By Ajai Sahni for openDemocracy (29/11/07)
A series of blasts in court compounds across three cities in the Indian state of Uttar Pradesh killed fifteen persons and injured over eighty on 23 November 2007. They are the latest link in a chain of comparable terrorist attacks by Islamist groupings that have long received safe haven, sustenance and support from Pakistan and, increasingly, Bangladesh - a chain that includes, over the past three years alone, major terrorist strikes in Delhi, Bangalore, Ayodhya, Mumbai, Varanasi, Hyderabad, Malegaon, Panipat, Ajmer and Ludhiana, and lesser attacks at a number of other locations.
At this preliminary stage of investigation it is not yet possible definitively to identify the group(s) involved in the latest case; but initial clues do tie up to "the usual suspects" - at least one eyewitness has identified a known Harkat-ul-Jihad Islami (HuJI) militant from police records, and investigators are focusing additionally on Jaish-e-Muhammad (JeM) and Students Islamic Movement of India (Simi) networks. Some arrests have already been made, but linkages are still to be conclusively established.
Uttar Pradesh: State of insecurity
In addition to the usual clichés about "dastardly deeds" and "terrorist acts" from the political establishment, the serial bombings provoked a cacophony of mutual recriminations between India's central government and the government of Uttar Pradesh (UP) - India's largest and most populous unit, as also among its most backward and worst-administered.
Mayawati, chief minister of UP, demonstrated a startling ignorance of the constitutional division of powers and obligations by declaring that the centre was to blame because central intelligence had failed to warn the state that such an attack was imminent. She then proceeded to transfer the state's additional director-general of the special task force (STF) responsible for counter-terrorism responses in UP, and to berate state police officers for their laxity.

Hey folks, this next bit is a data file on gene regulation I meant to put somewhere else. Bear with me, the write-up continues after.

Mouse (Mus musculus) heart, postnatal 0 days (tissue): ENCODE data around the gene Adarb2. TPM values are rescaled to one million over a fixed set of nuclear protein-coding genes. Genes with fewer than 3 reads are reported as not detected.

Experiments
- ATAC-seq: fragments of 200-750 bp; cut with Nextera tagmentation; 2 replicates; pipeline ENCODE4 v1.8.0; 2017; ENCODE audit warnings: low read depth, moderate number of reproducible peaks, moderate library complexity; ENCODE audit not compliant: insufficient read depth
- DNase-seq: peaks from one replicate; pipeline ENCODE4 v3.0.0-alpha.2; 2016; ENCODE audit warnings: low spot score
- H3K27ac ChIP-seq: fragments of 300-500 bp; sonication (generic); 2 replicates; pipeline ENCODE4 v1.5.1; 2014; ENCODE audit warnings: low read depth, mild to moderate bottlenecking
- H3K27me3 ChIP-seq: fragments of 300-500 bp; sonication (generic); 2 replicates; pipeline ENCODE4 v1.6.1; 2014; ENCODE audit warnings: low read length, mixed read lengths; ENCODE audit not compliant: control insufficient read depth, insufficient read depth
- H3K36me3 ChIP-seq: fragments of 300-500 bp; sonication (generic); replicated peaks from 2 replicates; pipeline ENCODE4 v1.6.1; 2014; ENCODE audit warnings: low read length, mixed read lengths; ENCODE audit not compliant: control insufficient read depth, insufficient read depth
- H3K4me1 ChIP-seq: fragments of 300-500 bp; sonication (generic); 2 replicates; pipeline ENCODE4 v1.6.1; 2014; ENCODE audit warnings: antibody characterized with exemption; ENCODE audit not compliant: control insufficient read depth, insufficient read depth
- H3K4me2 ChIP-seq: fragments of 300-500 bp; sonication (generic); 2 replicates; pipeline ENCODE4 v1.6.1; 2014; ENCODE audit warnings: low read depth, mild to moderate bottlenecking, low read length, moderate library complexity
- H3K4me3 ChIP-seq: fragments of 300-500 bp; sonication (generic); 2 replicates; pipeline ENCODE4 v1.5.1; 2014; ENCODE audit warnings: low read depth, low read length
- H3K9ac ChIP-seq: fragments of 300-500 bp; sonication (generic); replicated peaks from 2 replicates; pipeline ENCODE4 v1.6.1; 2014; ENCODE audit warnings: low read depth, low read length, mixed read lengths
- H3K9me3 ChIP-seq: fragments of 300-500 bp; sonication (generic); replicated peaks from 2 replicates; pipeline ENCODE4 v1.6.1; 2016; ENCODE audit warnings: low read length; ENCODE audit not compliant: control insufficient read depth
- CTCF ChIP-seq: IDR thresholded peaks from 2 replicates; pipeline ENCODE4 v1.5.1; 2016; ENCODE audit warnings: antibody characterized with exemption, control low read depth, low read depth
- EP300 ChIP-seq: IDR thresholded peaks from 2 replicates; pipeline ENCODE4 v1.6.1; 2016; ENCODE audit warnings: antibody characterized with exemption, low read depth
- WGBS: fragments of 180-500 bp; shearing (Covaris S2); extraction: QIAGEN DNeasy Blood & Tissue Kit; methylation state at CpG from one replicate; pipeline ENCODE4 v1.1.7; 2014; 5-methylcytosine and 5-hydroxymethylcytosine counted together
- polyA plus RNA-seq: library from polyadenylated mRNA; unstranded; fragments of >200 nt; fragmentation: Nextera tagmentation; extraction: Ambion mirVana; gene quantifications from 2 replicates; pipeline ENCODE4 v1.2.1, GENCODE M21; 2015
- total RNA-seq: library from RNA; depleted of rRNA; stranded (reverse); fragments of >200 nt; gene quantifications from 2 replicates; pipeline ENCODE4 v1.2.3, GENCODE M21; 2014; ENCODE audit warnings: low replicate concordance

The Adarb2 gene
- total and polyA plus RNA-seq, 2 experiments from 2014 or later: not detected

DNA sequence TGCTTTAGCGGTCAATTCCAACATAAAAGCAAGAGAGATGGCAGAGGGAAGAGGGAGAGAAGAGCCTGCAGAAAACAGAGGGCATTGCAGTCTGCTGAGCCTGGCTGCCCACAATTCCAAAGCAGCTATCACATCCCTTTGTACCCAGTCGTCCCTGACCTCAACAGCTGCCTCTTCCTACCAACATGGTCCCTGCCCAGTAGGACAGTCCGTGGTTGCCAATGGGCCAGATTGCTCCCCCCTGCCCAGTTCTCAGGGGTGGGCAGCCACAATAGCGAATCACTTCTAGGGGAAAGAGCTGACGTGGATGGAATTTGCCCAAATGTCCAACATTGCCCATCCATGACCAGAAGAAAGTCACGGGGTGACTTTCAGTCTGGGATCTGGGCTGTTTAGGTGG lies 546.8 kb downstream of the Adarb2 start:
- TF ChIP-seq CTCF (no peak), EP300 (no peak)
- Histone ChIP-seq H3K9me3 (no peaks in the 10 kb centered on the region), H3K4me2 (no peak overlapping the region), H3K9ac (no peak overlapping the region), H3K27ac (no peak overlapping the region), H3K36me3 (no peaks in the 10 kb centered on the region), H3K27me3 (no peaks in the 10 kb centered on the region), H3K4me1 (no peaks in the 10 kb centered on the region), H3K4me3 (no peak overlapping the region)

The national opposition parties joined the fray, accusing the centre of "intelligence failure" and of being "soft on terror". A "rebuttal" by the union minister of state for home affairs, Sri Prakash Jaiswal, then claimed that UP had, in fact, been "alerted about the possibility of terrorist attacks at public places". It is incomprehensible how such a generalized "alert" could have helped prevent an attack on any specific target.
The reality is that no specific intelligence relating to the strike on the courts existed. At the same time, Uttar Pradesh has an extended history of Islamist terrorist activity; and a general threat to the courts was anticipated in view of the extraordinary conduct of lawyers in Lucknow, Faizabad and Varanasi, who had as a body refused to represent any accused in terrorism cases, and had even physically assaulted such accused on at least two instances. Thirty-four of UP's seventy districts are categorised as "sensitive" in terms of Pakistan-backed Islamist terrorist and subversive activities; one state-police assessment says that "UP had emerged as one of the major centres of the activities of the [Pakistani intelligence agency ] ISI and its proxy terrorist groups in India," and that "sleeper modules" had infiltrated several cities and small towns in the state.
These broad indicators notwithstanding, it would hardly be considered possible for any security system to eliminate the risk of soft-target terror attacks across India, or, indeed, even across a state like UP. Two further elements undermine the state's capacities to act effectively against terrorism in UP. First, there are acute deficits in the police and intelligence establishments, and primitive policing infrastructure and practices which have long been in urgent need of reform. To take a single index as an example, the state has a ratio of just ninety-four policemen per 100,000 population, as against a national average of 143 (in 2006), and international norms that recommend at least 222/100,000.